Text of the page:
- Level 3, European Rotating Exhibitions Gallery
Genizot is presented in conjunction with Holocaust Education Week and created by Toronto-based author and artist Bernice Eisenstein
The word geniza comes from the Hebrew root g-n-z, originally meant “to hide” or “to put away.” A space for repository, what is placed there is also an archive—one of memory and of time that has passed. Traditionally, genizot were temporary spaces for storing worn-out Hebrew language books and papers of religious content and topics as it is forbidden to discard writings containing the name of G-d. Genizot were commonly found in the attics of synagogues, but also located within walls or underground. The contents were periodically gathered and then buried in a cemetery, so that their gradual disintegration was a natural progression.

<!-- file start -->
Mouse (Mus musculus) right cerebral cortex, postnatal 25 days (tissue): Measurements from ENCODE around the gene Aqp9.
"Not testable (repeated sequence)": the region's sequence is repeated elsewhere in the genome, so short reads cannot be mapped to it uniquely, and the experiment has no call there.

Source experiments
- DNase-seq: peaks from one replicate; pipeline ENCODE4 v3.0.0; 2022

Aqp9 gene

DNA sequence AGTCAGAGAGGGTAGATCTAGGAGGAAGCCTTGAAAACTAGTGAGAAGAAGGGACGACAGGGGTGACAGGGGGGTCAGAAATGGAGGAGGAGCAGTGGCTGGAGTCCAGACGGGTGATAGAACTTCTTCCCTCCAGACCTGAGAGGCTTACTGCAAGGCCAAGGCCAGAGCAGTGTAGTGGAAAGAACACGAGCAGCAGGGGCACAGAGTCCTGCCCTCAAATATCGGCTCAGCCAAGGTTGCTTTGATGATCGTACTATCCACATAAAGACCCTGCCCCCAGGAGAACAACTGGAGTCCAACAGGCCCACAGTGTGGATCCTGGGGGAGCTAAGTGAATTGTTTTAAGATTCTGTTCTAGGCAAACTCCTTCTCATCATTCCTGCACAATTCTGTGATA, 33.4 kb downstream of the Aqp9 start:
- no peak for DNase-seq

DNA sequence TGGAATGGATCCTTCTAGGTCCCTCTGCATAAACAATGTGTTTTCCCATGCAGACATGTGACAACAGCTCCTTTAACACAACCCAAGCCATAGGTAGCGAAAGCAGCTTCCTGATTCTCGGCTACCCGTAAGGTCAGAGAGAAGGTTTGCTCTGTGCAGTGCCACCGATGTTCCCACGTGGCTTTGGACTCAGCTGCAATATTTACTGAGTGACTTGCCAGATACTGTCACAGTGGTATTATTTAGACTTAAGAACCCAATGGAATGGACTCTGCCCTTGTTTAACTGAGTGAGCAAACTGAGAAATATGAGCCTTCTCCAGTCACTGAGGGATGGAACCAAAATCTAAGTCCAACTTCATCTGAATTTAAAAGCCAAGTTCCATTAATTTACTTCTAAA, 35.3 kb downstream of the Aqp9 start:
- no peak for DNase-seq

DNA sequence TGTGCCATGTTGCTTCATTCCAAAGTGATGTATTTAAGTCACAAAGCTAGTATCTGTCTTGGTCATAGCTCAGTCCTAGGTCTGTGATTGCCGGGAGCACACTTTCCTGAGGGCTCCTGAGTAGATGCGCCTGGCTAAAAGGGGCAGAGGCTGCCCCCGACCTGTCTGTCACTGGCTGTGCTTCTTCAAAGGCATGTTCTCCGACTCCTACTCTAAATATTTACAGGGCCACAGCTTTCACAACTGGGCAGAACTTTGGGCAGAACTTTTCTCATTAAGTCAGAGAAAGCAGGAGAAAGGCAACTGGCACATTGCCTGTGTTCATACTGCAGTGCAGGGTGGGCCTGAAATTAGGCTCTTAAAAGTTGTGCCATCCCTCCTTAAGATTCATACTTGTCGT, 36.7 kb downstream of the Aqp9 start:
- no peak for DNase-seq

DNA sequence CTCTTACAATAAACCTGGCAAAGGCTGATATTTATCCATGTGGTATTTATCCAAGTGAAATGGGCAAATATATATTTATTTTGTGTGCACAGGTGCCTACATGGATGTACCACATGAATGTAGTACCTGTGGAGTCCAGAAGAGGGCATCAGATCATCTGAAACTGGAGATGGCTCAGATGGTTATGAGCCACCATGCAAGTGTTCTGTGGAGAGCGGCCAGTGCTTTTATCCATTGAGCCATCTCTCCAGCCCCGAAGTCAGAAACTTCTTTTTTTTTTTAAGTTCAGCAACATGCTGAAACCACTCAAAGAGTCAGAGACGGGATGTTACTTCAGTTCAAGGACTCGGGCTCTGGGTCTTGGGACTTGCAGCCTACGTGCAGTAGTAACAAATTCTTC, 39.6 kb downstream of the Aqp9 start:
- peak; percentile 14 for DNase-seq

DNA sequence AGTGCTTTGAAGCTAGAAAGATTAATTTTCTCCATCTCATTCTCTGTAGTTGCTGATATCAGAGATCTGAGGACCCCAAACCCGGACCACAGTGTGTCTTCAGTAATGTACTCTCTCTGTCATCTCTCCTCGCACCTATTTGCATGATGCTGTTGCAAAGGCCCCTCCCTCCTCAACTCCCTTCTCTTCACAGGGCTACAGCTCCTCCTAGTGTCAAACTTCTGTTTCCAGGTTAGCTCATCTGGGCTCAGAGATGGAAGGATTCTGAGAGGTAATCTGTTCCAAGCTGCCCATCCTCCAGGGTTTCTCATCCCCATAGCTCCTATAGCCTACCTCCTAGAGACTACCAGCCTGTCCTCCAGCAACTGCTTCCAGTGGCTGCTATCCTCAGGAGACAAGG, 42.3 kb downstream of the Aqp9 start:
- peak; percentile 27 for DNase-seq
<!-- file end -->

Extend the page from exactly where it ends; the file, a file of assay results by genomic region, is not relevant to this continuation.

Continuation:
This site-specific installation takes the idea of the geniza and looks through it as a prism for considering and exploring the many ways in which memory works and where it is placed.
Eisenstein’s paintings, as well as the objects found or created by the artist, resonate with multiple meanings as they challenge us to consider our own repositories of memory. The objects relate to the theme of memory, what is hidden and found, kept and stored.
Fairchild TV, January 29, 2015
The Globe and Mail, January 25, 2015
Now Toronto, November 12, 2014
The Jewish Daily Forward, November 5, 2014
artdaily.org, November, 2014